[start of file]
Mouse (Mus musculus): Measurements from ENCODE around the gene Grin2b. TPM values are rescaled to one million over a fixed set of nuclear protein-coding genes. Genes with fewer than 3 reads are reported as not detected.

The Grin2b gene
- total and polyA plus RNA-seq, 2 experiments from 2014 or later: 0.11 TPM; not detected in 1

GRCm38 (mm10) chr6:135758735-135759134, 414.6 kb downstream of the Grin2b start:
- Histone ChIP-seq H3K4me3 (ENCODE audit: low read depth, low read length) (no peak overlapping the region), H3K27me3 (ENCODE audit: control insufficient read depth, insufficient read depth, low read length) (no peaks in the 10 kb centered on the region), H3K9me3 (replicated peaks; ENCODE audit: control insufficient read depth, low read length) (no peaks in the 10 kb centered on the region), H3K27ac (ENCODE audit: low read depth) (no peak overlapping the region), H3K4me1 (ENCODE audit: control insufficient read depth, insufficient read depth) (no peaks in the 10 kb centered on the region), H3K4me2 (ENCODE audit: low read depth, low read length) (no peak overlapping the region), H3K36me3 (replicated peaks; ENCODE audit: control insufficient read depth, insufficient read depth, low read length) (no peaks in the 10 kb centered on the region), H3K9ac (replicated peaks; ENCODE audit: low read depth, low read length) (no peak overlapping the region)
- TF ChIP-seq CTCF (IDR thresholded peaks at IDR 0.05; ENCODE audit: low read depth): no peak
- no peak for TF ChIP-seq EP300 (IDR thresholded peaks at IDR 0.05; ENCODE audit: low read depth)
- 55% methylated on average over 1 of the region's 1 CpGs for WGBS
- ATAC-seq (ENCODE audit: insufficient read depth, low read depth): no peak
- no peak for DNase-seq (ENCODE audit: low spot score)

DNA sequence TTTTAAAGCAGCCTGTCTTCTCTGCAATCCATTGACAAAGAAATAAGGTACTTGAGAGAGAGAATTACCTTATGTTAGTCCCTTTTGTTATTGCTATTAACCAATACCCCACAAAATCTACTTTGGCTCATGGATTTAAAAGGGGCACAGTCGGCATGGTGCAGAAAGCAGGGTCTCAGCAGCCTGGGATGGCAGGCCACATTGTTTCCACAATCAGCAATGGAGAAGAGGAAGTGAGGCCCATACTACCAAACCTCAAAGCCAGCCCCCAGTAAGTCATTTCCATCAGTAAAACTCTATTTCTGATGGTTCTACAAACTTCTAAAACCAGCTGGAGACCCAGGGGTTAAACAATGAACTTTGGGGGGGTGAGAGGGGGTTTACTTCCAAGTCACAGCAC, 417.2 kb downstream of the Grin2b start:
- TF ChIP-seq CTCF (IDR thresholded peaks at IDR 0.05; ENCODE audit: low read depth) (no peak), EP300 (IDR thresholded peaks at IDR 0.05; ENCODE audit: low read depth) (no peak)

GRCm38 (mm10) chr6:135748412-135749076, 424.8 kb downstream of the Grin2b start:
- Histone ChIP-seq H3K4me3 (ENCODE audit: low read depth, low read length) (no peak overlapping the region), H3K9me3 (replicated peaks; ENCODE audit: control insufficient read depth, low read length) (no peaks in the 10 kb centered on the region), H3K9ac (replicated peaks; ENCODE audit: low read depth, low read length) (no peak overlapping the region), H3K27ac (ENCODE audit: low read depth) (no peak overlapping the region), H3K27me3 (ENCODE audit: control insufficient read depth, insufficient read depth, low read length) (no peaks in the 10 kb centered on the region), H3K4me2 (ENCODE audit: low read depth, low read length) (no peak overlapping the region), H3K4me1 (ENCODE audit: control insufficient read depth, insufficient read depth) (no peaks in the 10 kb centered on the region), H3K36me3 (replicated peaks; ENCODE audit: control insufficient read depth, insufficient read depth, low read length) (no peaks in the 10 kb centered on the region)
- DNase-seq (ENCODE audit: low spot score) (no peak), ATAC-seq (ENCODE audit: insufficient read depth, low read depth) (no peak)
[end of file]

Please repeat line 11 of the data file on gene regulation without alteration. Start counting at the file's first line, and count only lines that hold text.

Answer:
DNA sequence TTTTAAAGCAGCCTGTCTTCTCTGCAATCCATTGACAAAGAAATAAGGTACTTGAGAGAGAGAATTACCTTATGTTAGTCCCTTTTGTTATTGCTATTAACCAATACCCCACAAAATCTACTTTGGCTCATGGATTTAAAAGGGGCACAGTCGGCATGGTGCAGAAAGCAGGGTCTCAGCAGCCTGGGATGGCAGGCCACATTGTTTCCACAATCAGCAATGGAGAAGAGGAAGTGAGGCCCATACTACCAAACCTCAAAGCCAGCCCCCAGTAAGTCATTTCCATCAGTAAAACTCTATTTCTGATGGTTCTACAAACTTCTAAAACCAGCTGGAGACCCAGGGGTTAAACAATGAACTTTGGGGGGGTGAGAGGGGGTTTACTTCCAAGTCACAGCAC, 417.2 kb downstream of the Grin2b start: